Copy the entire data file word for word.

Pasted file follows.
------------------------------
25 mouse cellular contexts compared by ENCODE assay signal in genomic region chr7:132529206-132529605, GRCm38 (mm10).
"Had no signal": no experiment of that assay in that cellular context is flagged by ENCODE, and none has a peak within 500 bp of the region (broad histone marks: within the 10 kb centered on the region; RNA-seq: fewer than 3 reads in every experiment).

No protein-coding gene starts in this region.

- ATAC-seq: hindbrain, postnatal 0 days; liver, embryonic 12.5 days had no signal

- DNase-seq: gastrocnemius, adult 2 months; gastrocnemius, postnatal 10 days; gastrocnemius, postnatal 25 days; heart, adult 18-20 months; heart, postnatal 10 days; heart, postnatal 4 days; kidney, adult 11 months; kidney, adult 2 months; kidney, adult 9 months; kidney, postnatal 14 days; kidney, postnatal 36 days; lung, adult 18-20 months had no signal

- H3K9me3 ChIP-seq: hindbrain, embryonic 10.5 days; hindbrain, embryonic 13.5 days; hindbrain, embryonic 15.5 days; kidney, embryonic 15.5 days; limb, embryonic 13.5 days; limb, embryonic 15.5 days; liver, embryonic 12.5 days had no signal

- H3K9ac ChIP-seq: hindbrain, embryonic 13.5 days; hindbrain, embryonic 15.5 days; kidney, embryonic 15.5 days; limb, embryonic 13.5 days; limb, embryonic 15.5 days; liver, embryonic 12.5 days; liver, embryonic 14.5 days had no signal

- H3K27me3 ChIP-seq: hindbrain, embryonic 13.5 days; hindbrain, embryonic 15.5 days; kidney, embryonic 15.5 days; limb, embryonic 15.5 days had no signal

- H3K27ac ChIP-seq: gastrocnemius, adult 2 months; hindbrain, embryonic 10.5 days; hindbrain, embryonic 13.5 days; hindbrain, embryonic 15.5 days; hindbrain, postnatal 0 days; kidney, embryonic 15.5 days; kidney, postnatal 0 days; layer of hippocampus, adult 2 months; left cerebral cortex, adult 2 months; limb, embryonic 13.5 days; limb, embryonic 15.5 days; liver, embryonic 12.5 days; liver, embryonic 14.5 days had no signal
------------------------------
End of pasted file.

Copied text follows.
25 mouse cellular contexts compared by ENCODE assay signal in genomic region chr7:132529206-132529605, GRCm38 (mm10).
"Had no signal": no experiment of that assay in that cellular context is flagged by ENCODE, and none has a peak within 500 bp of the region (broad histone marks: within the 10 kb centered on the region; RNA-seq: fewer than 3 reads in every experiment).

No protein-coding gene starts in this region.

- ATAC-seq: hindbrain, postnatal 0 days; liver, embryonic 12.5 days had no signal

- DNase-seq: gastrocnemius, adult 2 months; gastrocnemius, postnatal 10 days; gastrocnemius, postnatal 25 days; heart, adult 18-20 months; heart, postnatal 10 days; heart, postnatal 4 days; kidney, adult 11 months; kidney, adult 2 months; kidney, adult 9 months; kidney, postnatal 14 days; kidney, postnatal 36 days; lung, adult 18-20 months had no signal

- H3K9me3 ChIP-seq: hindbrain, embryonic 10.5 days; hindbrain, embryonic 13.5 days; hindbrain, embryonic 15.5 days; kidney, embryonic 15.5 days; limb, embryonic 13.5 days; limb, embryonic 15.5 days; liver, embryonic 12.5 days had no signal

- H3K9ac ChIP-seq: hindbrain, embryonic 13.5 days; hindbrain, embryonic 15.5 days; kidney, embryonic 15.5 days; limb, embryonic 13.5 days; limb, embryonic 15.5 days; liver, embryonic 12.5 days; liver, embryonic 14.5 days had no signal

- H3K27me3 ChIP-seq: hindbrain, embryonic 13.5 days; hindbrain, embryonic 15.5 days; kidney, embryonic 15.5 days; limb, embryonic 15.5 days had no signal

- H3K27ac ChIP-seq: gastrocnemius, adult 2 months; hindbrain, embryonic 10.5 days; hindbrain, embryonic 13.5 days; hindbrain, embryonic 15.5 days; hindbrain, postnatal 0 days; kidney, embryonic 15.5 days; kidney, postnatal 0 days; layer of hippocampus, adult 2 months; left cerebral cortex, adult 2 months; limb, embryonic 13.5 days; limb, embryonic 15.5 days; liver, embryonic 12.5 days; liver, embryonic 14.5 days had no signal